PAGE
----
Finally, Pascua Lama has been the subject of litigation and controversy in North America. In 2014, it was the subject of a class-action lawsuit, with the claimants alleging “the company knew or should have known that it would have to overcome significant obstacles” throughout the life of the project. The suit alleges the systematic underestimation of risks related to the mine’s operations, a claim which Barrick denies.[xxv]


[i] Barrick Gold Corporation. “Pascua-Lama (Project).”  http://www.barrick.com/operations/argentina-chile/pascua-lama/default.aspx

[ii] Team, Trefis. “A Look at Barrick Gold’s Pascua Lama project.” Forbes, http://www.forbes.com/sites/greatspeculations/2014/09/11/a-look-at-barrick-golds-pascua-lama-project/.

[iii] Koven, Peter. “Barrick Shares Plunge after Chile Court Suspends Pascua-Lama project.” Financial Post, http://business.financialpost.com/2013/04/10/chile-court-temporarily-suspends-barricks-pascua-lama-project/.

[iv] Vel, Cynthia. “Respecting The “Guardians of Nature:” Chile’s Violations of the Daiguita Indigenous Peoples’ Environmental and Human Rights and the Need to Enforce Obligations to Obtain Free, Prior, and Informed Consent.” American Indian Law Journal 2, no. 2 (2014): 641-80.


[v] Reuters. “Timeline- Barrick Gold Shelves Development of Pascua-Lama.” Reuters US, http://www.reuters.com/article/2013/10/31/barrick-results-idUSL1N0IF1UF20131031.

[vi] Vel, 646-647.

[vii] Miningwatch Canada. “Barrick Gold Faces Determined Opposition at Pascua Lama and Veladero.”  http://www.miningwatch.ca/barrick-gold-faces-determined-opposition-pascua-lama-and-veladero

[viii] Larrain, Sara, and Mylene Andre. “Pascua Lama: Controvertido Proyecto Minero Pone En Riesgo Los Glaciares, El Agua Y El Desarrollo Agrícola En El Valle Del Río Huayco, Norte De Chile.” Programme Chile Sustenable, http://www.mountainpeople.org/fr/documents/CHILILARRAIN.pdf.

[ix] Fowler, James. “Government Study: Chilean Gold Mine Threatens Local Glaciers.” Protest Barrick, http://www.protestbarrick.net/article.php?id=556.

[x] Reuters.

[xi] Mining-Technology.com. “Chilean Court Suspends Construction Work at Barrick’s $8.5bn Pascua-Lama Mine.”  http://www.mining-technology.com/news/newschilean-court-suspends-construction-work-at-barricks-85bn-pascua-lama-mine.

[xii] El Mostrador. “Nuevo Golpe a Barrick Gold: Superintendencia De Medio Ambiente Paraliza Pascua Lama Y La Multa Con Más De Us$ 16 Millones.”  http://www.elmostrador.cl/pais/2013/05/24/nuevo-golpe-a-barrick-gold-superintendencia-de-medio-ambiente-paraliza-pascua-lama-y-la-multa-con-mas-de-us-16-millones/.

[xiii] Jamasmie, Cecilia. “Chilean Court Revokes Barrick’s $16 Million Fine, but Orders New Ones.”  http://www.mining.com/chilean-court-revokes-barricks-pascua-lama-16-million-fine-91428/.

[xiv] Inter-American Comission on Human Rights. “Petition 415-07, Admissibility: Daiguita Agricultural Communities of the Huasco-Altinos and the Members Thereof.” Chile: Organization of American States, 2009.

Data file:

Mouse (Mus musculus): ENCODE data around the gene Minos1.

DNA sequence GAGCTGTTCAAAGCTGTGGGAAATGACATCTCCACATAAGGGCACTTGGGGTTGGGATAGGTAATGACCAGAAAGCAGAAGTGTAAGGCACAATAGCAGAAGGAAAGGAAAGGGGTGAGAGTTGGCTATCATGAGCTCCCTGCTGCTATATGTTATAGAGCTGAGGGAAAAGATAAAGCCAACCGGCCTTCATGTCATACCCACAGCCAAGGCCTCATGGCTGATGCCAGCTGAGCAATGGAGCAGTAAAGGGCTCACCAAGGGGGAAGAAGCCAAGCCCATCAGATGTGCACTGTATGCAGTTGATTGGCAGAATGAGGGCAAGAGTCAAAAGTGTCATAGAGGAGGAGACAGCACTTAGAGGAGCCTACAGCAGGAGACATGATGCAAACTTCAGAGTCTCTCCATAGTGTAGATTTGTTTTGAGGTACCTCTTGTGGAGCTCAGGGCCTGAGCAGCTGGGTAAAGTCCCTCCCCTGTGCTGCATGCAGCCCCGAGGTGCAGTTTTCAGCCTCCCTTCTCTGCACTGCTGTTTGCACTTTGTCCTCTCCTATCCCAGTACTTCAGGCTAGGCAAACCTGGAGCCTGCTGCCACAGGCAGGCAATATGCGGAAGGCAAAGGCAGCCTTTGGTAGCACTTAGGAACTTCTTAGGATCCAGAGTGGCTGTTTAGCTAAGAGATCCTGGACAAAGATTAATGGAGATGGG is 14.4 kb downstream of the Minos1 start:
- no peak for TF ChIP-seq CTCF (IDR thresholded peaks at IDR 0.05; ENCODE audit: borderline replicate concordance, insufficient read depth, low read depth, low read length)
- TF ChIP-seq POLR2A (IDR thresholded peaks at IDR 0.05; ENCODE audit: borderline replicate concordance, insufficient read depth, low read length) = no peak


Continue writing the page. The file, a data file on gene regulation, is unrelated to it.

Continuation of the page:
[xv]El Mostrador. “Presentan Queja Contra Estado Chileno Ante Oea Por Proyecto Pascua Lama”.  http://web.archive.org/web/20070717201606/http://www.elmostrador.cl/modulos/noticias/constructor/noticia_new.asp?id_noticia=164693.

[xvi] Miningwatch Canada.

[xvii] Vel, 648-653.

[xviii] Cambero, Fabien. “Update 3-Barrick Strikes Deal with Pascua-Lama Mine Opponents.” Reuters, http://www.reuters.com/article/2014/05/28/barrick-gold-pascua-idUSL1N0OE0PS20140528.

[xix] Bastida, Elizabeth, Ricardo Irarrázabal, and Ricardo Labó. “Mining Investment and Policy Developments:Argentina, Chile and Peru ” Extractive Industries Source Book, http://www.eisourcebook.org/cms/Mining%20Investment%20&%20Policy%20Developments,%20Argentina,%20Chile%20&%20Peru.pdf.

[xx] Jara Caceres, Javier. “Taxation of Trans-Boundary Mining Projects: Analysis of Approaches from a Look of Pascua-Lama,the Cross-Border Mining Project That Challenged Chilean and Argentinian Fiscal Regime.” Dundee University, http://www.dundee.ac.uk/cepmlp/gateway/?news=31318.

[xxi] Santiago Times Editor. “Tax Dispute Delays Chile’s Pascua-Lama Mine.” The Santiago Times, http://santiagotimes.cl/tax-dispute-delays-chiles-pascua-lama-mine/.

[xxii] Cypher, James Martin. “South America’s Commodities Boom: developmental Opportunity or Path dependent Reversion? .” Canadian Journal of Development Studies / Revue canadienne d’études du développement 30, no. 3-4 (2010): 635-62.

[xxiii] Solanos, Fernando. “El Despojo De Los Metales Argentinos.” Argenpress, http://www.argenpress.info/2009/09/el-despojo-de-los-metales-argentinos.html.

[xxiv] Jamasmie, Cecilia. “Argentina Lobbies to Overturn Barrick’s Pascua-Lama Freeze in Chile.”  http://www.mining.com/argentina-lobbies-to-overturn-barricks-pascua-lama-freeze-in-chile-53714/.

[xxv] Paddon, David. “Barrick Named in Class Action Suit over Troubled Pascua-Lama Project.” The Globe and Mail, http://www.theglobeandmail.com/report-on-business/industry-news/energy-and-resources/barrick-named-in-class-action-suit-over-troubled-pascua-lama-project/article18798574/.